When I first became interested in writing about Bloomberg Law over the summer, the company was involved in 3 large initiatives: 1) the new product release, 2) the hiring of the new CEO, Lou Andreozzi (formerly of Lexis, and a veteran of its wars with Westlaw),and 3) its purchase of Bureau of National Affairs ( BNA), the financially-troubled topical law service. The BNA purchase is arguably the most curious of the three moves.
While the array of subjects covered by the BNA (Banking, Finance and Securities, Health Care, Intellectual Property, Labor and Employment, Pensions, etc.), is certainly impressive, it is only a first step in a series of steps or processes that will be necessary in order to gain parity with its competitors. By itself, it does not fully address Bloomberg’s weaknesses and gaps compared to Lexis and Westlaw in primary and secondary sources, treatises, and international law. But here’s what it does do: 1) Bloomberg has sent a message loud and clear that it has the financial resources to buy content when a plum is available. 2) Bloomberg can now offer another attractive product in the short term, that firms can use to supplement their existing resources. Right now, Bloomberg’s strong melding of law, business, and news offers an alternative to LexisNexis for some firms at the attractive price of $450 for a single user subscription. The BNA acquisition makes that alternative even more attractive.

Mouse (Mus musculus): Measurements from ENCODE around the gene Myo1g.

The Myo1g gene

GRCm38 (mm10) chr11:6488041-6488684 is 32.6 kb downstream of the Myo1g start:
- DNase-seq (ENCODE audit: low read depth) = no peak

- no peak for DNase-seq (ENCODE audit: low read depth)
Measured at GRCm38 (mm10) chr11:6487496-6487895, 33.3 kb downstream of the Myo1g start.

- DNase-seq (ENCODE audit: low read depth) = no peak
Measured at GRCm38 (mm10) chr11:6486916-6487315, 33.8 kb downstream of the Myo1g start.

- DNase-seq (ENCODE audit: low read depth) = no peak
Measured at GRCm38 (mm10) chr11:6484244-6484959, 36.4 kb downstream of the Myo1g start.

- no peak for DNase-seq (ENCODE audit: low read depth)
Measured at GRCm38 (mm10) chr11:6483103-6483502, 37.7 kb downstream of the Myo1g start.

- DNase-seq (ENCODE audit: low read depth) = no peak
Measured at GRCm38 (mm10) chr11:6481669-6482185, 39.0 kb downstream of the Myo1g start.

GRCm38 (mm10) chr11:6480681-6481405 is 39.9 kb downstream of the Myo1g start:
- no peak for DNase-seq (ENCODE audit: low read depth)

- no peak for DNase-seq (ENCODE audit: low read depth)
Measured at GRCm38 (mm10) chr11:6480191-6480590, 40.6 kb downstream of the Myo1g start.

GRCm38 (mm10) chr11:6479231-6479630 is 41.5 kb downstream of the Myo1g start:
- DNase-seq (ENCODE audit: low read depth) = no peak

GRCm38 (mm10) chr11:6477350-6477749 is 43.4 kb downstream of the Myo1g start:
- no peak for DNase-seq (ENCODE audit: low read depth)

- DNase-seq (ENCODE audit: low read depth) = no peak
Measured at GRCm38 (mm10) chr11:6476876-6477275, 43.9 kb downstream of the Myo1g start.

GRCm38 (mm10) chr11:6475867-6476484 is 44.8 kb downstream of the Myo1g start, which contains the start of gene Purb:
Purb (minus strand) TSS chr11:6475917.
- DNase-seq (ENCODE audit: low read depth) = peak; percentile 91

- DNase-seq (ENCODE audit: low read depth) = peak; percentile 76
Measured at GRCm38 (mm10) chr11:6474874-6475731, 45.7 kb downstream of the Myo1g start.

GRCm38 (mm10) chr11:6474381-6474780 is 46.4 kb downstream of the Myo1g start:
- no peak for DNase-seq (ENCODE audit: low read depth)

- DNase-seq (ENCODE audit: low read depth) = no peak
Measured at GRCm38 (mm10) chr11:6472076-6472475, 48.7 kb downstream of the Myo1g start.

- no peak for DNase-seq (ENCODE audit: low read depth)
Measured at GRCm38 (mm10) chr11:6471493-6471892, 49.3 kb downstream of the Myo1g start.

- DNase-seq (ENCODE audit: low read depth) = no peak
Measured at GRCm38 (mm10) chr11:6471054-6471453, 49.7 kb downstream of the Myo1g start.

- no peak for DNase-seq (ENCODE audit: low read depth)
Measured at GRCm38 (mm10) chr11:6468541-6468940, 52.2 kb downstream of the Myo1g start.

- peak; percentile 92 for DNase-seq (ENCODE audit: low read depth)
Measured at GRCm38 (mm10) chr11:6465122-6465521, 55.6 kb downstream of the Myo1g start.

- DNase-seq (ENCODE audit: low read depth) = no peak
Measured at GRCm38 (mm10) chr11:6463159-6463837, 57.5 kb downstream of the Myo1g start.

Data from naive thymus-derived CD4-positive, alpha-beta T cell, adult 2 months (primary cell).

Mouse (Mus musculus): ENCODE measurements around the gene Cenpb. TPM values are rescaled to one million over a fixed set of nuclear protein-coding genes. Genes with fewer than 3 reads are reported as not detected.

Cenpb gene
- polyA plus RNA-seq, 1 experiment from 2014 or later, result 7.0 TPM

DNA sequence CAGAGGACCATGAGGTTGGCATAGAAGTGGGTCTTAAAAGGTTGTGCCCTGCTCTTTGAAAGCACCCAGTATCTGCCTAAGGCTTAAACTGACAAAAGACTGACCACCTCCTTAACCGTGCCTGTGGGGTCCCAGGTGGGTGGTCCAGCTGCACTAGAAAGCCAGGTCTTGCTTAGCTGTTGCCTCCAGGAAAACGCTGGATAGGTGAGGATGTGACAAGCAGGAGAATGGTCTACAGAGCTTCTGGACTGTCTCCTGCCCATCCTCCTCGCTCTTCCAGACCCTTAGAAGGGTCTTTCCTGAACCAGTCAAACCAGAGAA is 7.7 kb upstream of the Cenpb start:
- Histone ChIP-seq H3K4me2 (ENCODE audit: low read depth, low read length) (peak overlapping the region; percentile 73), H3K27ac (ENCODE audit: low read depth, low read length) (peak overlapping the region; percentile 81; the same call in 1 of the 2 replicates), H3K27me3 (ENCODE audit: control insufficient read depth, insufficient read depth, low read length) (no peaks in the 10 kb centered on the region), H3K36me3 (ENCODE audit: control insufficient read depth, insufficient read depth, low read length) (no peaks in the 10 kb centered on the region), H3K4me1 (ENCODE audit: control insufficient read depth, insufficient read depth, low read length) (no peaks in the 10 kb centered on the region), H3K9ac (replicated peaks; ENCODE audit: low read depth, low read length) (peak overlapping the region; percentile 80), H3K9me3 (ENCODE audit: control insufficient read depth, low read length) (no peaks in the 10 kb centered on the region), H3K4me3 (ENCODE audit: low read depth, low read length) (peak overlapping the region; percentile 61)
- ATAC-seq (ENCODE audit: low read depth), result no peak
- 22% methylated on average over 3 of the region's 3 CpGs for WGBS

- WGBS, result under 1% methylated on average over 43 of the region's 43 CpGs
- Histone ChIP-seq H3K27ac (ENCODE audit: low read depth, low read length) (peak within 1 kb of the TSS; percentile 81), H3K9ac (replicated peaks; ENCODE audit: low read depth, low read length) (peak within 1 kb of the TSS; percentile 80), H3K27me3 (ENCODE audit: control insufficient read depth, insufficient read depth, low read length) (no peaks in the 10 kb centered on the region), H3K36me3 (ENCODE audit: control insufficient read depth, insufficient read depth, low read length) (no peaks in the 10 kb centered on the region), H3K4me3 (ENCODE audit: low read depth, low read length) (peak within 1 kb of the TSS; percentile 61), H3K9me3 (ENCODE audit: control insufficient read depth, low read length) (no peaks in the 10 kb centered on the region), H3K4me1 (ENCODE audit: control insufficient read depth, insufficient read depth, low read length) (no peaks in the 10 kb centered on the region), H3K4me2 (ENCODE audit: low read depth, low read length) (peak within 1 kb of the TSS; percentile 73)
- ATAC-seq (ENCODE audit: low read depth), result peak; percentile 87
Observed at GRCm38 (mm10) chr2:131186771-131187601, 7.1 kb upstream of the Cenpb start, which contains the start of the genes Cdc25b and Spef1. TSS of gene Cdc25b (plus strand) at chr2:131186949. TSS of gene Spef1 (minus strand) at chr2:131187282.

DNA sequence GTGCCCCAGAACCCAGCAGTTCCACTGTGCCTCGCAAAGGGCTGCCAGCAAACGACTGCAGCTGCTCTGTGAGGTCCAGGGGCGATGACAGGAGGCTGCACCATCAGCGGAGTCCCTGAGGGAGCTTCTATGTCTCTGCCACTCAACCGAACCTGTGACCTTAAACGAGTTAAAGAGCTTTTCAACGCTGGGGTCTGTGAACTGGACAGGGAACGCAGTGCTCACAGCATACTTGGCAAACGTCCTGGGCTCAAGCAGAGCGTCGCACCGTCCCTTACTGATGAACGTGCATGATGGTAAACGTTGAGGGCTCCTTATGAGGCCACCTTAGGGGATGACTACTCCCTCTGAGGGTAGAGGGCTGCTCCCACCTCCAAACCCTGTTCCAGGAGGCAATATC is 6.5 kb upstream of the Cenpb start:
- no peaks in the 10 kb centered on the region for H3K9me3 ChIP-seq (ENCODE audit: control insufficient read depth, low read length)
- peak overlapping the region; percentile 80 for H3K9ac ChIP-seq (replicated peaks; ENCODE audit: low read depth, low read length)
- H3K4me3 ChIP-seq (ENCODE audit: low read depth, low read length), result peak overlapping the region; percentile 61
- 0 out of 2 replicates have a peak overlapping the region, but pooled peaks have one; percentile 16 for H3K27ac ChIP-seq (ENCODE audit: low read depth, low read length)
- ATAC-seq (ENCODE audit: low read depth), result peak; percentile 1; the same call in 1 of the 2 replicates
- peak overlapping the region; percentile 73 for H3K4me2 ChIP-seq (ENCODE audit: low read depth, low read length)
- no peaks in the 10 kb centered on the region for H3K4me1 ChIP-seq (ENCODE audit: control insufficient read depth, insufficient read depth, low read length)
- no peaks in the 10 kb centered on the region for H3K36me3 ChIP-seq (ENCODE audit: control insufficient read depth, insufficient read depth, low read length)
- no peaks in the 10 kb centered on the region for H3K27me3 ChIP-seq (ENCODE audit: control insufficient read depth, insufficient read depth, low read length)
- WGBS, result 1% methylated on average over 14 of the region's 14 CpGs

But I doubt if Bloomberg Law is gambling its name, its financial resources, its commitment to transitioning from being terminal-based to being web-based, and its acquisition of both talent and content to just be a supplemental choice or a poor man’s Lexis or Westlaw. Maybe this can work right now as Bloomberg Law gears up and introduces its new product, but it won’t work in the long term – not if Bloomberg truly wants to be competitive with its rivals. Bloomberg must bridge the gap between its content and that of its rivals, who have a 30- year head start. Bloomberg must move forward swiftly and decisively to address their users’ needs by steadily and consistently building from within, while aggressively seeking opportunities to acquire good content and align with products from other sources that fit their strategic plans. Otherwise, they will not be a contender. Another option is for Bloomberg to wait for third–party agreements (e.g. Commerce Clearinghouse) to expire with its stronger competitors. They could then cherry pick what they want, outbid their competitors, and initially offer the content to users at bargain prices to increase market share. The challenge of such third –party content is that it is essentially a lease for a specific time period, rather than a purchase and it can disappear from the provider at the end of the agreement, leaving the user in the lurch.
The next installment of my blog continues to discuss content, while also addressing Bloomberg Law and SCOTUSblog’s new and exclusive sponsorship.
Bob Riger is a former law library director and a researcher with more than 20 years of experience in public and private law libraries.